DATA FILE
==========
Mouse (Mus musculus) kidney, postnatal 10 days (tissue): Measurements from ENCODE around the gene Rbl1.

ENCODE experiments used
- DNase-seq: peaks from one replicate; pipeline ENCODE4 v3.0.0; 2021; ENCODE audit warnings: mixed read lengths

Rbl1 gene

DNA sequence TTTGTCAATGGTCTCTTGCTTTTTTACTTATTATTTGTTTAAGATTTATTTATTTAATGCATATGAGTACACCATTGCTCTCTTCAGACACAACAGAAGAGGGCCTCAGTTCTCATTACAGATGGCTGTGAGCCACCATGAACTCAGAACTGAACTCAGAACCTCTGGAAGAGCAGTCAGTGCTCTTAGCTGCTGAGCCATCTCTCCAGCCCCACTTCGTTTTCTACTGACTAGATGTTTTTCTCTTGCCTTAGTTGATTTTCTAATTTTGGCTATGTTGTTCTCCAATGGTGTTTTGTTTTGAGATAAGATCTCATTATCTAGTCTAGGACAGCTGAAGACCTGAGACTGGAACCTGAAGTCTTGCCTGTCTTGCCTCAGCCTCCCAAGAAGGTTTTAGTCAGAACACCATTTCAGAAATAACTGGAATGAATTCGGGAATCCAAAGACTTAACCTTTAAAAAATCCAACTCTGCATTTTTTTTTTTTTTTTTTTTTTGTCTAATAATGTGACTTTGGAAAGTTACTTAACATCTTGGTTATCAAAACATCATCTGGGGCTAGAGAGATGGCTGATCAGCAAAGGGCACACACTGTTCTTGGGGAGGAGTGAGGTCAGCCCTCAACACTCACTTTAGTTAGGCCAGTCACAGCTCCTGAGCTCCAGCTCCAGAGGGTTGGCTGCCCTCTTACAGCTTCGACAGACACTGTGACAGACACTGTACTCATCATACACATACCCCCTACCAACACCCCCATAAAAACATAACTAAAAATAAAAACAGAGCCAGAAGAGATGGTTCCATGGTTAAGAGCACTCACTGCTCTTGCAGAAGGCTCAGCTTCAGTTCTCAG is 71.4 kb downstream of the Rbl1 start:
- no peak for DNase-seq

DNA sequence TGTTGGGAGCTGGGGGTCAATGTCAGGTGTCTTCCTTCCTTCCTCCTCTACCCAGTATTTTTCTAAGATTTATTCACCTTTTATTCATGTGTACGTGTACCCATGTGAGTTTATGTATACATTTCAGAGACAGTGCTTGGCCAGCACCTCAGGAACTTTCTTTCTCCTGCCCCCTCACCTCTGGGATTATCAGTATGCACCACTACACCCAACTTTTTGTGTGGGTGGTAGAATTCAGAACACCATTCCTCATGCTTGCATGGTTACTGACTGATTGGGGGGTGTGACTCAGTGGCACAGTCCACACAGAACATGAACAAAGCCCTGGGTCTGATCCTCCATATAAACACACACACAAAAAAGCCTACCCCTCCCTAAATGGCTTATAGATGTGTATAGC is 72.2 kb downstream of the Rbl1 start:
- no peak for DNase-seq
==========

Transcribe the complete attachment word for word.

Mouse (Mus musculus) kidney, postnatal 10 days (tissue): Measurements from ENCODE around the gene Rbl1.

ENCODE experiments used
- DNase-seq: peaks from one replicate; pipeline ENCODE4 v3.0.0; 2021; ENCODE audit warnings: mixed read lengths

Rbl1 gene

DNA sequence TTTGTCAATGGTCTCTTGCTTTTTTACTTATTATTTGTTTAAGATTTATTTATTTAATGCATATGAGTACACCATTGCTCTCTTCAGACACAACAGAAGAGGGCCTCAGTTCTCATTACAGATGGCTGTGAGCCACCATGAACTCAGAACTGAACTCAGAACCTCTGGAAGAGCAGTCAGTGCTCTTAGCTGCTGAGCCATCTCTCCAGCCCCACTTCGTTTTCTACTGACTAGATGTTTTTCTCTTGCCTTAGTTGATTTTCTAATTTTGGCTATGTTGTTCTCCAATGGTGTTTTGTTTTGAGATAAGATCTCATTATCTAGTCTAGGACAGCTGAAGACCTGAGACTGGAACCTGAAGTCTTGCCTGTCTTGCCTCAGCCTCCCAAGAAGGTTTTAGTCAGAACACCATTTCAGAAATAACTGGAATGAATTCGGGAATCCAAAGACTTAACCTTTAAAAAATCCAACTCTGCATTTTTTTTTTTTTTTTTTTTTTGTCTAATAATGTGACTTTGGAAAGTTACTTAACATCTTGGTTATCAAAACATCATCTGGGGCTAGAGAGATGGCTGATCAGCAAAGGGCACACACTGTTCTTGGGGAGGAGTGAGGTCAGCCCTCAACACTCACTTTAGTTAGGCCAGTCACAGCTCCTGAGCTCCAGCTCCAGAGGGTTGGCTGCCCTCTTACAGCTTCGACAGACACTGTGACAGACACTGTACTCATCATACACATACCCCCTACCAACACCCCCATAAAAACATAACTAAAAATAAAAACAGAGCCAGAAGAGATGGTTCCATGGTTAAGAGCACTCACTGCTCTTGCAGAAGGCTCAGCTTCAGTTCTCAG is 71.4 kb downstream of the Rbl1 start:
- no peak for DNase-seq

DNA sequence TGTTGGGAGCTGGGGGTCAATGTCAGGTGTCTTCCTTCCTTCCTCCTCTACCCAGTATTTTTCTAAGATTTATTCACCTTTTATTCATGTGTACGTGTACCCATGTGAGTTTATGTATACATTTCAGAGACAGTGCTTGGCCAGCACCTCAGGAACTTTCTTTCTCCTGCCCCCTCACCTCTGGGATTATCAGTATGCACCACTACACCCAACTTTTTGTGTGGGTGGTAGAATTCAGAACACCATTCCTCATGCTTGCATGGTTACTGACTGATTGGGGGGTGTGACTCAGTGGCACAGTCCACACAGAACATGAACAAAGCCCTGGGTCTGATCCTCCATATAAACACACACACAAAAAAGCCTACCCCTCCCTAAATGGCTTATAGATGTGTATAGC is 72.2 kb downstream of the Rbl1 start:
- no peak for DNase-seq